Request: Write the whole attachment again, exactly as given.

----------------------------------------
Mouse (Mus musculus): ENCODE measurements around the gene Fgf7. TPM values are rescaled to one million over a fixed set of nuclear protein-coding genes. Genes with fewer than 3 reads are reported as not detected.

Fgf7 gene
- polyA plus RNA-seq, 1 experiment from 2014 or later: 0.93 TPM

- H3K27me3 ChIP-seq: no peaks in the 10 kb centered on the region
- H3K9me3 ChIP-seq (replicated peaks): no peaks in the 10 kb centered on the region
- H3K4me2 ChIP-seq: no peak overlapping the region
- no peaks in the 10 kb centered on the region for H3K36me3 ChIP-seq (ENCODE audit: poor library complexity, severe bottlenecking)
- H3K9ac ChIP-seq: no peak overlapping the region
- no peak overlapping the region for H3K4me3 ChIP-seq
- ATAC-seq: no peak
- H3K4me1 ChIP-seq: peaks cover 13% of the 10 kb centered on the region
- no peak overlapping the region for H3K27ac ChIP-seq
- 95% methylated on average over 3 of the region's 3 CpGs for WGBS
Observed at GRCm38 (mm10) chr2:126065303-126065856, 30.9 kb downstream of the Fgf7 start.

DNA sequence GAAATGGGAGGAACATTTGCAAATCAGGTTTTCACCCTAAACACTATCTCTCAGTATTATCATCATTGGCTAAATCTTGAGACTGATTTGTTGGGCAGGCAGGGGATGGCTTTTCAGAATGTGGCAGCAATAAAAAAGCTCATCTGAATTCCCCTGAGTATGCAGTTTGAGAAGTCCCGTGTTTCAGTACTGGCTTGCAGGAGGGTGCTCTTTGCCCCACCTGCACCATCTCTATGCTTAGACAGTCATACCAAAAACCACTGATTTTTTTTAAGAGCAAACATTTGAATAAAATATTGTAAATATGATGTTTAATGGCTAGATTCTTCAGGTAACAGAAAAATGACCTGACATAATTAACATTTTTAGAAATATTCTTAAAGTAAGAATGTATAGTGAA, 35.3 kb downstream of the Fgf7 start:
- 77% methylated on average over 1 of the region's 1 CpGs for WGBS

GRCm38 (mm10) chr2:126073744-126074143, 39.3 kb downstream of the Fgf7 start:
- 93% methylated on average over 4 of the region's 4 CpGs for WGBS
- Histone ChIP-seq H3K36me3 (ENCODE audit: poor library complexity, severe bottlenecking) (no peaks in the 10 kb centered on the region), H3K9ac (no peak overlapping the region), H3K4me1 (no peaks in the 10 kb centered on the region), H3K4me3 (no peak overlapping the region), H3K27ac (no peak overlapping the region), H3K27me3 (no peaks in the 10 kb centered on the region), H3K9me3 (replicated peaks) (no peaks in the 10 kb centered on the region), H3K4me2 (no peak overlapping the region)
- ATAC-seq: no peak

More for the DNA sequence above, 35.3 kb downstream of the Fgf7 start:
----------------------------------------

Mouse (Mus musculus): ENCODE measurements around the gene Fgf7. TPM values are rescaled to one million over a fixed set of nuclear protein-coding genes. Genes with fewer than 3 reads are reported as not detected.

Fgf7 gene
- polyA plus RNA-seq, 1 experiment from 2014 or later: 0.93 TPM

- H3K27me3 ChIP-seq: no peaks in the 10 kb centered on the region
- H3K9me3 ChIP-seq (replicated peaks): no peaks in the 10 kb centered on the region
- H3K4me2 ChIP-seq: no peak overlapping the region
- no peaks in the 10 kb centered on the region for H3K36me3 ChIP-seq (ENCODE audit: poor library complexity, severe bottlenecking)
- H3K9ac ChIP-seq: no peak overlapping the region
- no peak overlapping the region for H3K4me3 ChIP-seq
- ATAC-seq: no peak
- H3K4me1 ChIP-seq: peaks cover 13% of the 10 kb centered on the region
- no peak overlapping the region for H3K27ac ChIP-seq
- 95% methylated on average over 3 of the region's 3 CpGs for WGBS
Observed at GRCm38 (mm10) chr2:126065303-126065856, 30.9 kb downstream of the Fgf7 start.

DNA sequence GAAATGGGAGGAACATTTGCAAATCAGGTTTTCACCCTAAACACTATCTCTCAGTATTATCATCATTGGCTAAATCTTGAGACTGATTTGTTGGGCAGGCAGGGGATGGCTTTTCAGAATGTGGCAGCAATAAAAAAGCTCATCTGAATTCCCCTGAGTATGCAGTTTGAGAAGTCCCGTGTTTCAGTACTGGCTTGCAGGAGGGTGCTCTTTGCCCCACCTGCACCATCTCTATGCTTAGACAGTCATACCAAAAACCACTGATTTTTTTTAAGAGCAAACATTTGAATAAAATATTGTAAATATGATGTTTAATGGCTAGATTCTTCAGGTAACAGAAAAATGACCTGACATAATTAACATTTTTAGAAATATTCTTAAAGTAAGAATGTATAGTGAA, 35.3 kb downstream of the Fgf7 start:
- 77% methylated on average over 1 of the region's 1 CpGs for WGBS

GRCm38 (mm10) chr2:126073744-126074143, 39.3 kb downstream of the Fgf7 start:
- 93% methylated on average over 4 of the region's 4 CpGs for WGBS
- Histone ChIP-seq H3K36me3 (ENCODE audit: poor library complexity, severe bottlenecking) (no peaks in the 10 kb centered on the region), H3K9ac (no peak overlapping the region), H3K4me1 (no peaks in the 10 kb centered on the region), H3K4me3 (no peak overlapping the region), H3K27ac (no peak overlapping the region), H3K27me3 (no peaks in the 10 kb centered on the region), H3K9me3 (replicated peaks) (no peaks in the 10 kb centered on the region), H3K4me2 (no peak overlapping the region)
- ATAC-seq: no peak

More for the DNA sequence above, 35.3 kb downstream of the Fgf7 start: